After an extended battle over a contract between Macy’s Inc. and Martha Stewart Living Omnimedia Inc., a New York judge ruled Monday that J.C. Penney (JCP) did in fact interfere with the contract when it inked a deal to sell the homemaker’s goods in its own stores.
New York State Supreme Court Justice Jeffrey K. Oing said Macy’s would be entitled to receive monetary damages and legal fees from JCP for the interference, but that Macy’s did not do enough to prove it deserved punitive damages. A special hearing officer will assess the damages and fees, Oing said.
Oing’s 63-page decision slammed JCP for its “improper” conduct in attempting to secure a deal with Martha Stewart, and said the behavior exhibited by the retailer’s top executives was “less than admirable.”
JCP acquired a 17 percent stake in Martha Stewart Living for $38.5 million in 2011, as JCP’s former chief executive officer Ron Johnson attempted to revive sluggish sales at the retailer with branded shop-in-shops like the one that housed Stewart’s home goods.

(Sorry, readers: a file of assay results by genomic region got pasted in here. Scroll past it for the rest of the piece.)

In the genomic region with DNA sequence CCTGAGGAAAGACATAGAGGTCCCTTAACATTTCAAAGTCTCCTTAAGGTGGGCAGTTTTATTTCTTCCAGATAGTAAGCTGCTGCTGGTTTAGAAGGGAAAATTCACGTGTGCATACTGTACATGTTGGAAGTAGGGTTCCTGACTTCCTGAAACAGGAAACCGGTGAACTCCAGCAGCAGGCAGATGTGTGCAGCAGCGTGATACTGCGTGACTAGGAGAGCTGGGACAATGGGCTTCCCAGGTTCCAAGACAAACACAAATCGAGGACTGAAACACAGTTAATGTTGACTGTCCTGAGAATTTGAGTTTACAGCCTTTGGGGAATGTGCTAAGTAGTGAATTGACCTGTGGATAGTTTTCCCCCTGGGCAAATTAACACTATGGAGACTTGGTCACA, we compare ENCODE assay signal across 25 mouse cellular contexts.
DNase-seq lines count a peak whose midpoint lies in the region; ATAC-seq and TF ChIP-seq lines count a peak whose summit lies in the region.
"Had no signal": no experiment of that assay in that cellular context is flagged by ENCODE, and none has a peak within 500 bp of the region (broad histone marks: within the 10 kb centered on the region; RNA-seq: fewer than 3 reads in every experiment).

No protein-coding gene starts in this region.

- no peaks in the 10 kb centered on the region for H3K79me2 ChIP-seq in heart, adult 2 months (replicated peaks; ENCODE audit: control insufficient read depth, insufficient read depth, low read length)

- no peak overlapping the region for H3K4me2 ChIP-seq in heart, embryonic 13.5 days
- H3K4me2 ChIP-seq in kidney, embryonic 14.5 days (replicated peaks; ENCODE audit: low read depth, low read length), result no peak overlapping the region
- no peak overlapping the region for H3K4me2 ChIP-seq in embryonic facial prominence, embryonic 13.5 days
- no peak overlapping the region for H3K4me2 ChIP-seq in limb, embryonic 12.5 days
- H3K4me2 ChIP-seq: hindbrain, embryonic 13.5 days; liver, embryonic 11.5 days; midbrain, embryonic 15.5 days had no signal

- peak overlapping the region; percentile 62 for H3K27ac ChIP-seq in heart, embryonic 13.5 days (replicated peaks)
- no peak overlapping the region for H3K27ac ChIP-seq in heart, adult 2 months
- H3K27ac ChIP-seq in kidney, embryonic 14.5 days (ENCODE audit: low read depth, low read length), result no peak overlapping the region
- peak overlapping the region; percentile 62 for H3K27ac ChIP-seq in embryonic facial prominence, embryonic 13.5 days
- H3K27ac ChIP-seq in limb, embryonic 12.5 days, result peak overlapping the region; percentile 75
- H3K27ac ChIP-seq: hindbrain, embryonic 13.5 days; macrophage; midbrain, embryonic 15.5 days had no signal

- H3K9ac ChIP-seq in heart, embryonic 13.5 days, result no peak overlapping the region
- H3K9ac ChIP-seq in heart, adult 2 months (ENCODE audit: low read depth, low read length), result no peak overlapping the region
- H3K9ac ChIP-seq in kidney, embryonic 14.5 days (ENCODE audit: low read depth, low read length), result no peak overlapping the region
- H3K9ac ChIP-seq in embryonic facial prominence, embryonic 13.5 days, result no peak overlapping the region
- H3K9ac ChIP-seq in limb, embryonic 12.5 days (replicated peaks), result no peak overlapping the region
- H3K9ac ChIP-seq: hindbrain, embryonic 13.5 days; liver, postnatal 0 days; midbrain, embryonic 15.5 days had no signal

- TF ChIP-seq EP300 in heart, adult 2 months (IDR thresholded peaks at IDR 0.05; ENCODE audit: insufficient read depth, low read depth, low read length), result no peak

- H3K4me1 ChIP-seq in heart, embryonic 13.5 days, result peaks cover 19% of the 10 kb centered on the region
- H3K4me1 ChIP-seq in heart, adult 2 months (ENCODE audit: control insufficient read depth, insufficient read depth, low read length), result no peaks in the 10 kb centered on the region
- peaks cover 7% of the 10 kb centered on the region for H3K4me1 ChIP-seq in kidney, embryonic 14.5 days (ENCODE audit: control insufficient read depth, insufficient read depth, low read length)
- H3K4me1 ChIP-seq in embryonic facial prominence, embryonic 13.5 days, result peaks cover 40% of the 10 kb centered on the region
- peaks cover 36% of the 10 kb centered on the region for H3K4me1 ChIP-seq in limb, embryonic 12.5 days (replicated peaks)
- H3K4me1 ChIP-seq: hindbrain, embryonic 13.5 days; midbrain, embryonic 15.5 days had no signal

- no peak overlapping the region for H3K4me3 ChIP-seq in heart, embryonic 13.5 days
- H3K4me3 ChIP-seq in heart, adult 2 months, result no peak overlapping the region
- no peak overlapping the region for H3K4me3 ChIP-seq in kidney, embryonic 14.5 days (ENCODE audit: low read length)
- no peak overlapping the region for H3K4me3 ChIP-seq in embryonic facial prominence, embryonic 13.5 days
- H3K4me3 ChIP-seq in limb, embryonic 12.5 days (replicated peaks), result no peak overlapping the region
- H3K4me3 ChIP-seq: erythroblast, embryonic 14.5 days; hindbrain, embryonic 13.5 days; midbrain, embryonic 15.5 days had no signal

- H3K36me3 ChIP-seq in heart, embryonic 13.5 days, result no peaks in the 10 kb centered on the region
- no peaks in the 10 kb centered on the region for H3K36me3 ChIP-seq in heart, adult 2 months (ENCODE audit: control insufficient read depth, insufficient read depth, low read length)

Macy’s sued Martha Stewart Living in 2012 citing that a deal made in 2006 gave the retailer exclusive rights to sell Martha Stewart-branded bedding, bath products and cookware. Macy’s also sued J.C. Penney later that year over the same alleged contract breach, pitting the three in a legal triangle.
JCP’s Johnson was fired in April 2013 after his shake-ups at the department store led to a 25 percent plunge in 2012 sales.
“Their grand strategy was a colossal and abject retail failure,” Oing said. “The termination of JCP’s ‘strategic alliance’ with MSLO and Ms. Stewart underscored how ill-conceived it was, to the point where it placed JCP on the verge of financial collapse. I find that these significant facts are a sufficient deterrent to JCP and other companies from acting in a similar way in the future.”
Last October, JCP and Martha Stewart Living revealed a revised agreement that eliminated Stewart’s products in categories exclusive to Macy’s. This year, Macy’s and Martha Stewart Living reached a separate settlement.
JCP has said it does not believe the damages were warranted and may appeal Monday’s ruling.
Macy’s said, though pleased with the decision, that it was not surprised by it.